First things first - I'm going to sum up some of my thoughts with

Shit I Didn't Have to Write

ESPN College GameDay's spot this morning about about walk-ons, featuring this choice quote from ND Running Back Tyler Plantz:
-How much did last semester's tuition cost you?
-Nine grand.
-Worth it?
-I would've paid nine million
The Odds from SB Nation:
The Michigan Wolverines are 6-2 SU and ATS in their last eight games against the Notre Dame Fighting Irish, but just 2-6 at South Bend since 1998.
Despite their recent success in this series, the Wolverines are the betting underdog this Saturday going off at +5 on the road against Notre Dame.

Everett Golson has never lost a regular season game under center at Notre Dame, improving to 13-0 SU and 8-5 ATS all-time in last Saturday's win over Rice. He is poised to improve to 14-0 when he leads the Fighting Irish to a win and cover as a 5-point favorite over Michigan on Saturday.
To pull off the road upset, Michigan will likely need to get the running game going against a Notre Dame defense that is replacing five of last year's seven starters in the front seven.

The West Wing clip:

Did you say Michigan sucks? I'm sorry, I thought you said Michigan sucks.'s take on the Last Known Matchup Between ND and Michigan For Some Tim:
"Much like energy, a rivalry can neither be created nor destroyed. So, Michigan’s hatred for Notre Dame will (probably) turn into more hate for Ohio State. Notre Dame’s disdain for Michigan will (presumably) scatter all over this great nation."

I don't really feel the need to defend Notre Dame's scheduling choices to Michigan fans (in the same that way I don't feel the need to waste my breath arguing integrity with USC fans), but since the ND-Michigan game is going on hiatus for an indeterminate number of years (which, let's face it, is another traditional part of the rivalry), it's hard to resist quoting Lou:
I just want all Michigan alums and administration to know--it's not that we're not playing you because we're afraid of you. We're not playing you because we're trying to upgrade the damn schedule.

But really, nothing sums up my thoughts on the Michigan rivalry better than Blue-Gray Sky's letter to Michigan fans:

In the end, perhaps we do owe the Skunkbears a few more tokens of thanks. If Yost hadn't taken his ball and gone home, perhaps we would now be in the Big Ten, and our idea of football excellence would entail two or three losses per year and a trip to the Rose Bowl twice a decade. But instead, you blackballed us, and tried to choke us out of existence. You should have finished the job. We survived, and because too many teams were under Michigan's villainous spell in the Midwest, we were forced to look elsewhere to find quality opponents. And we did. We scheduled and played the nationwide champions of the day: Army, Southern Cal, Georgia Tech, Stanford, and many others. We criss-crossed the country, we were Rockne's Ramblers, taking on all comers, what tho' the odds. In doing so, we won national acclaim, respect, and the hearts of countless Americans. It was Michigan's attempt to stamp out a budding rival that created the nation's most popular and successful football program, the University of Notre Dame's Fighting Irish.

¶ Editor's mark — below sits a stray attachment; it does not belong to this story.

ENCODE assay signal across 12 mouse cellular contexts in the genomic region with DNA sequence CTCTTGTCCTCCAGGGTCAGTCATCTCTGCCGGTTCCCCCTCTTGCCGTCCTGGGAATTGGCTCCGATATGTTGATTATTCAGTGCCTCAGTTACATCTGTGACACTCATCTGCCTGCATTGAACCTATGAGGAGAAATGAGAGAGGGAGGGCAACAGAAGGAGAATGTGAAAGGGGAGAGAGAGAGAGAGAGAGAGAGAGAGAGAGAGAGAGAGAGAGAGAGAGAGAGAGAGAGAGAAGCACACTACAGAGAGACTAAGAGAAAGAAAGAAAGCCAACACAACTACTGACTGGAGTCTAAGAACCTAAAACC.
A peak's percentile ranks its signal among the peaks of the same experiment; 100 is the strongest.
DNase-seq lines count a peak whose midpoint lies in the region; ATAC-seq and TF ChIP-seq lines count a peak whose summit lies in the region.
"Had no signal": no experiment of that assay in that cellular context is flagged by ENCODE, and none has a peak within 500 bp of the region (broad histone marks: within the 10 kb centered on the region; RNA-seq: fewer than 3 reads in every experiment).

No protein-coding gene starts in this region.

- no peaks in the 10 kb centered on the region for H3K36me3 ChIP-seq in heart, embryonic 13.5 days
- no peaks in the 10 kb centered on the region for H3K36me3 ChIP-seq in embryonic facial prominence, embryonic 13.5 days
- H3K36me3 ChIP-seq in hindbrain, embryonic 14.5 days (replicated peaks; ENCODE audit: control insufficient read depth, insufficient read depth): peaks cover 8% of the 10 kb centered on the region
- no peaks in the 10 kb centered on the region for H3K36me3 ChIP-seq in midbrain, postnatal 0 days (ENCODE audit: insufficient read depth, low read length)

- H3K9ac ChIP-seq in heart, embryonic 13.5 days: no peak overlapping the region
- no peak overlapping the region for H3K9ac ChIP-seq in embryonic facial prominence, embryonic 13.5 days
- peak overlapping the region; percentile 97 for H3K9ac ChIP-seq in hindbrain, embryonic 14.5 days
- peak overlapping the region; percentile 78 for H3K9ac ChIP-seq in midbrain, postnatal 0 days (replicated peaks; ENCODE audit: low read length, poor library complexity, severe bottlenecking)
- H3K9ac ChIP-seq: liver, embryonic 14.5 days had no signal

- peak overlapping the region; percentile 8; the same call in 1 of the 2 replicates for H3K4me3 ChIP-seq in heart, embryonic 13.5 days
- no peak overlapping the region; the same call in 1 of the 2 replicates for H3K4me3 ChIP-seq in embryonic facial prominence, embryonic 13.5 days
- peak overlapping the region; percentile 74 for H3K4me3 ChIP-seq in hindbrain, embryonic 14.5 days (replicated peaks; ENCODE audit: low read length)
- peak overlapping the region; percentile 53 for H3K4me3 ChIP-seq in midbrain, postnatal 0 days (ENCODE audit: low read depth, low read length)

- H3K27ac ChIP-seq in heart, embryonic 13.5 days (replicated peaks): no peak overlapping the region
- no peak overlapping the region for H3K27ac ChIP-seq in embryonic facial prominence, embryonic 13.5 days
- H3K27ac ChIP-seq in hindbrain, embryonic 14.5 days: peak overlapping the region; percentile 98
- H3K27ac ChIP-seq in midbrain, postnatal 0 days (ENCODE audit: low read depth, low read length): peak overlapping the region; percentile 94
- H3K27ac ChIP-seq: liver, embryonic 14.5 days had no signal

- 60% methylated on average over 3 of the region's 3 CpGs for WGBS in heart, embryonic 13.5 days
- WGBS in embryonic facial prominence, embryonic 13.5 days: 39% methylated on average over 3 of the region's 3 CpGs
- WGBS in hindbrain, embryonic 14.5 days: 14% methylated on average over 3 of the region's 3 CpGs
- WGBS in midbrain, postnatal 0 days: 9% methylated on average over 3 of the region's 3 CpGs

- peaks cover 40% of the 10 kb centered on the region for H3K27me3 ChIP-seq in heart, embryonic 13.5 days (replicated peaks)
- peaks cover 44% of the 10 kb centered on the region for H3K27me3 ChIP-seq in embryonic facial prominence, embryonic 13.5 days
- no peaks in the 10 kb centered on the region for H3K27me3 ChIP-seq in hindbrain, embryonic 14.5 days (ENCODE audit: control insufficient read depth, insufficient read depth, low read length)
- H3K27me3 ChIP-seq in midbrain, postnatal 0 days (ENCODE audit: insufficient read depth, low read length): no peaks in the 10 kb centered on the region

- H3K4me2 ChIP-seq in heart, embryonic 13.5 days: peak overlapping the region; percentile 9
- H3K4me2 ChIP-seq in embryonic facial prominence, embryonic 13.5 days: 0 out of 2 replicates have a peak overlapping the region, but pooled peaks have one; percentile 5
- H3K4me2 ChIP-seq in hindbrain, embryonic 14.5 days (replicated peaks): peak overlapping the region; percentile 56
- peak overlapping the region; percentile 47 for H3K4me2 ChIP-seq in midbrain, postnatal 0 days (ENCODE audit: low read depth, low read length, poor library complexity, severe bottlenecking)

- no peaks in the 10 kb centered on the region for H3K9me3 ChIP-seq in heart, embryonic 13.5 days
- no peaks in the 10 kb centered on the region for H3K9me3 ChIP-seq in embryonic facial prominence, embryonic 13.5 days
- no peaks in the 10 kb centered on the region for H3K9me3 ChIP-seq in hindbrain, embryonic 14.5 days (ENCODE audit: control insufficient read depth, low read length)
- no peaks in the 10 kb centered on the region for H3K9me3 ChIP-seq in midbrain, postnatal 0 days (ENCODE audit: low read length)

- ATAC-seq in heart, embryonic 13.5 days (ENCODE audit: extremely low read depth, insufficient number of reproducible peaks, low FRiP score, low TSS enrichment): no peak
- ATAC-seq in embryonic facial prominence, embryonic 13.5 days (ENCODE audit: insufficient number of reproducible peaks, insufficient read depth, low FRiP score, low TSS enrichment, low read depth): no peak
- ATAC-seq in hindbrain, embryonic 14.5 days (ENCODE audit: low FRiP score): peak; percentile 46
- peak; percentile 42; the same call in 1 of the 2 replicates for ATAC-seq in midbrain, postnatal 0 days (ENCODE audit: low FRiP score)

This is why we don't approach the Michigan game with the same tradition-laden respect, the pomp and circumstance, or the "contest of equals" honor reserved for the Southern Cal game. Rather, like Inigo Montoya closing in on the six-fingered man, we come with a singular focus. We are Notre Dame Football. You tried to kill us. Prepare to die.

How Sweet it is (to be Loathed by You)

You guys...I kind of love to hate Michigan. It's oddly satisfying: like popping a pimple or demolishing a sandcastle or squashing a fly. It's a destructive energy--a homage to entropy--a union with the inevitable decomposition of the universe and a visceral representation of the state of Michigan's defense once Everett Golson's finished shredding them to pieces tonight.

Playing Michigan isn't the same as playing USC. Playing the Trojans (loathed as they are) sort of has a pomp to it--like the approach you might have to a yearly, organized fight-to-the-death between two patronizing and highly aggressive city-states. Or playing MSU, which feels more like fighting with a rude neighbor whose pitbull keeps trespassing on your lawn. Or playing f@$*ing Pittsburgh, which isn't even a rivalry game but which is lot like trying to fight the actual pitbull trespassing on your lawn. Every time Pitt plays Notre Dame, they play us like they've contracted f*$&-ing rabies. (Guess who I am NOT SORRY to not be be playing this season.)

But watching Notre Dame play Michigan is like watching two kids brawling in the schoolyard; kids who can't even pass each other in the halls without throwing a punch. Like James Potter versus Severus Snape. Or no, actually,  since there is no scenario in which Michigan is cool enough to be either of those characters. So really it's more like Molly Weasley vs. Bellatrix Lestrange.

And we must destroy the Bellatrix Lestranges of the universe. We must crush them, like cockroaches, under the heels of our vengeance. We must charge into our final meeting roaring with enough fury to last a century:


^This is the last time we beat Michigan. I am just saying.